Guest post by international award-winning astronomy writer and speaker Harriet Witt, your guide to the stars onboard our Sunset & Celestial Cruise.
Featured image from Selket Kaufman
Psst! You… yeah you… are a passenger on a planet… on a blue-green planet… that’s orbiting a golden star. Our planet is tilted over as it travels around the sun, so we have seasons. And now, we’re in the season of the ho’o ilo–Hawai‘i’s rainy time. In the Hawaiian language, there are 138 words for different kinds of rain. There’s ua – rain in general. There’s ua li’i li’i – drizzling rain. There’s lele ua – windblown rain. And then there are ho’o loku loku, ha’a loku loku and ku noku noku, which, as you can hear, are pounding, deafening downpours.
You can survive without food for weeks, but if you have no water, you’re a goner much sooner.
“By water all things find life”
says the native Hawaiian wisdom that we hear on the radio and see on our water bills. Yes, water washes away our dirt, it cleanses our wounds, and it also washes away our troubles. If you say the Hawaiian word for water twice you’re saying wealth. Wai is water. Wai wai is wealth. If all of us on this planet defined wealth this way, then future generations of us might still be here.
As special as water is, it’s not unique to Earth. Saturn’s rings are zillions of frozen water droplets sparkling in the sunlight. The Orion Nebula, which you can see in the constellation of Orion, is generating water at a rate fast enough to re-fill all of our Earth’s oceans every 24 minutes. Since the Orion Nebula’s light takes 1,400 years to reach us, you can imagine how long it would take us to tap into that water!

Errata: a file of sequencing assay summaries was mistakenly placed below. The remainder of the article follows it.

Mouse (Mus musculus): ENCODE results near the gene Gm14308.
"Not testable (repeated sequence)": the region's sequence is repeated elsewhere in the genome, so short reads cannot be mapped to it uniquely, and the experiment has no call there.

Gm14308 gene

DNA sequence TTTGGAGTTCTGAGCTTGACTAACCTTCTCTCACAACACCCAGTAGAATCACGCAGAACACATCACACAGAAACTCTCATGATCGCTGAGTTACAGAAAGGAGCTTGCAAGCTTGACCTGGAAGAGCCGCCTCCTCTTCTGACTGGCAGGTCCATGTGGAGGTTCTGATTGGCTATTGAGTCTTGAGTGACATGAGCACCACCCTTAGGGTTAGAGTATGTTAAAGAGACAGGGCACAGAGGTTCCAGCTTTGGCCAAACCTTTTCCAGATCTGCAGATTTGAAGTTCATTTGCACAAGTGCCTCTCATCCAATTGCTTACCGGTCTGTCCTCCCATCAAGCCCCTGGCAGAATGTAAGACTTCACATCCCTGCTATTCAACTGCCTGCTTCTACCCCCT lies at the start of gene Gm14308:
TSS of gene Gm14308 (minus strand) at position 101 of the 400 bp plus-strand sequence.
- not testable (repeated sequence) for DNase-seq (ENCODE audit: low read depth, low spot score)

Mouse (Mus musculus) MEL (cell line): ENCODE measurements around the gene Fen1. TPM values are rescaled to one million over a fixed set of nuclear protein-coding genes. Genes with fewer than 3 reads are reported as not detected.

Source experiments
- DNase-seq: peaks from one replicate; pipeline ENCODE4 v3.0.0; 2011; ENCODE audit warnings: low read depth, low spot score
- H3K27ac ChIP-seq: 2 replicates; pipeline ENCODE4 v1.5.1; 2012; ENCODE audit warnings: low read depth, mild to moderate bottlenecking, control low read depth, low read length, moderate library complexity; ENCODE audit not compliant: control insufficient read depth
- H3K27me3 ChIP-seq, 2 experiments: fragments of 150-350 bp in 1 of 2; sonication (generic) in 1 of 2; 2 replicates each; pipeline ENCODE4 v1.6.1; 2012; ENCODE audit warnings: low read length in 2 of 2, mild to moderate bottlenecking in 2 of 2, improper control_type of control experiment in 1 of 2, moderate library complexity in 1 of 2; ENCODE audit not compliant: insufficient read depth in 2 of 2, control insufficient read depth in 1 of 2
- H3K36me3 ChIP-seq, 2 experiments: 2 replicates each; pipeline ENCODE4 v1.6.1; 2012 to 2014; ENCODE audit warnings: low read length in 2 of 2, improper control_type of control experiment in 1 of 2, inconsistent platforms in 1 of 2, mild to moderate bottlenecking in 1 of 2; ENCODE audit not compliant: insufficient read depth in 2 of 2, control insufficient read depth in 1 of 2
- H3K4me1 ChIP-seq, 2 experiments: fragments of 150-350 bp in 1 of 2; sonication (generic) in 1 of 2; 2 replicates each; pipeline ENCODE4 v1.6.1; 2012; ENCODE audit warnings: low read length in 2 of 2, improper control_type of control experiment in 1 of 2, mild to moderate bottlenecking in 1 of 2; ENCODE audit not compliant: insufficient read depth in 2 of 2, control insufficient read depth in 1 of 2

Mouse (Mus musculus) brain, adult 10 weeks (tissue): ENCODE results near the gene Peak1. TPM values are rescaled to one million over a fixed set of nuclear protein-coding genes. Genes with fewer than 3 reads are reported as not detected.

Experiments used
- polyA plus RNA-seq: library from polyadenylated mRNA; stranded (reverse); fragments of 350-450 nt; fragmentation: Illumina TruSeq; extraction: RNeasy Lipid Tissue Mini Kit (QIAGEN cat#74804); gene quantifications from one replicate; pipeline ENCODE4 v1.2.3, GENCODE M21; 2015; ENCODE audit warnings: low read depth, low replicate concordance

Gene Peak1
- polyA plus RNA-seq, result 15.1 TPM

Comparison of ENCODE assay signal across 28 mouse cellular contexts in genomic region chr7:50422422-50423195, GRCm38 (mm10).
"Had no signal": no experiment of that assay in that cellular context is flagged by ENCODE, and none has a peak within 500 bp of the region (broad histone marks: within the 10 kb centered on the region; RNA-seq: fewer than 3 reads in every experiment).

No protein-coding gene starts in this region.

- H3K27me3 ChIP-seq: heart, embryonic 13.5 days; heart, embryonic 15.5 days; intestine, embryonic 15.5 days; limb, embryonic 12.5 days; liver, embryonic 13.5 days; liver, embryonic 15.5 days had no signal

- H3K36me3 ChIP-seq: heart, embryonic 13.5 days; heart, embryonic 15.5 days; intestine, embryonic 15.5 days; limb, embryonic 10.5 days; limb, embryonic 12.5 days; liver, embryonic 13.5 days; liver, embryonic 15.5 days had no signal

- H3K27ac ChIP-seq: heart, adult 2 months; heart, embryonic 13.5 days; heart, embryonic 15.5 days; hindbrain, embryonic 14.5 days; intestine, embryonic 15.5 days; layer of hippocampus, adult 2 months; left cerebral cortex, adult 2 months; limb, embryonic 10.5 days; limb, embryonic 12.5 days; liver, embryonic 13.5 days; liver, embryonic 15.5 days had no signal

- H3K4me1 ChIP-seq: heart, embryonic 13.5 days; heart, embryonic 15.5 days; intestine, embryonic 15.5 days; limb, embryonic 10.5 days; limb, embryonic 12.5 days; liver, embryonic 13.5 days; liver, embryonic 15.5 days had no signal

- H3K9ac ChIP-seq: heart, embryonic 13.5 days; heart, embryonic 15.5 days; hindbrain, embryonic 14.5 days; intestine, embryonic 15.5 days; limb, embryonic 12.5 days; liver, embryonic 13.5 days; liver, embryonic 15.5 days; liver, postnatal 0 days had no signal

Nobody knows how water arrived on our planet—or if it was spontaneously generated here—but we do know about the water in your mouth. Now, you might want to take a moment to feel the saliva on your tongue and to feel the saliva under your tongue that your salivary glands are secreting. Actually, if you think about your salivary glands, you’ll salivate. This water hasn’t always been in your mouth. Nor will it stay there. Before you drank it, it was rain, it was cloud, it was mist, it was lake, ocean, river, stream. It was ice, it was snow, sleet, hail, glacier, or maybe even steam. This morphing and moving of H20 is called our world-wide water cycle.
In 2008 half of the food in my garden died from a horrible drought. When you lose food, you take notice. You rig up a way to catch rain from your downspout. Now my food isn’t dying. And I’m much more conservative with what flows from my faucets. I’m so conservative that last week Maui County thought my water meter was broken—until they checked it out. As I save water in bottles, jugs, buckets and tubs, I listen to it. I hear it telling me about the places it’s been and about the forms it’s taken. Just the other day when I was listening to the water in my kitchen sink, it gave me the idea for this radio program. So, I’m not just conserving water; I’m in awe of it. And, I’m wondering if you know what drives our world-wide water cycle? It’s driven by the intense heat of the star that we’re orbiting!
This is Harriet Witt, your guide… for this little ride… on our passenger planet… You can find what you’ve just read here—along with other maps of our cosmic journey—at www.passengerplanet.com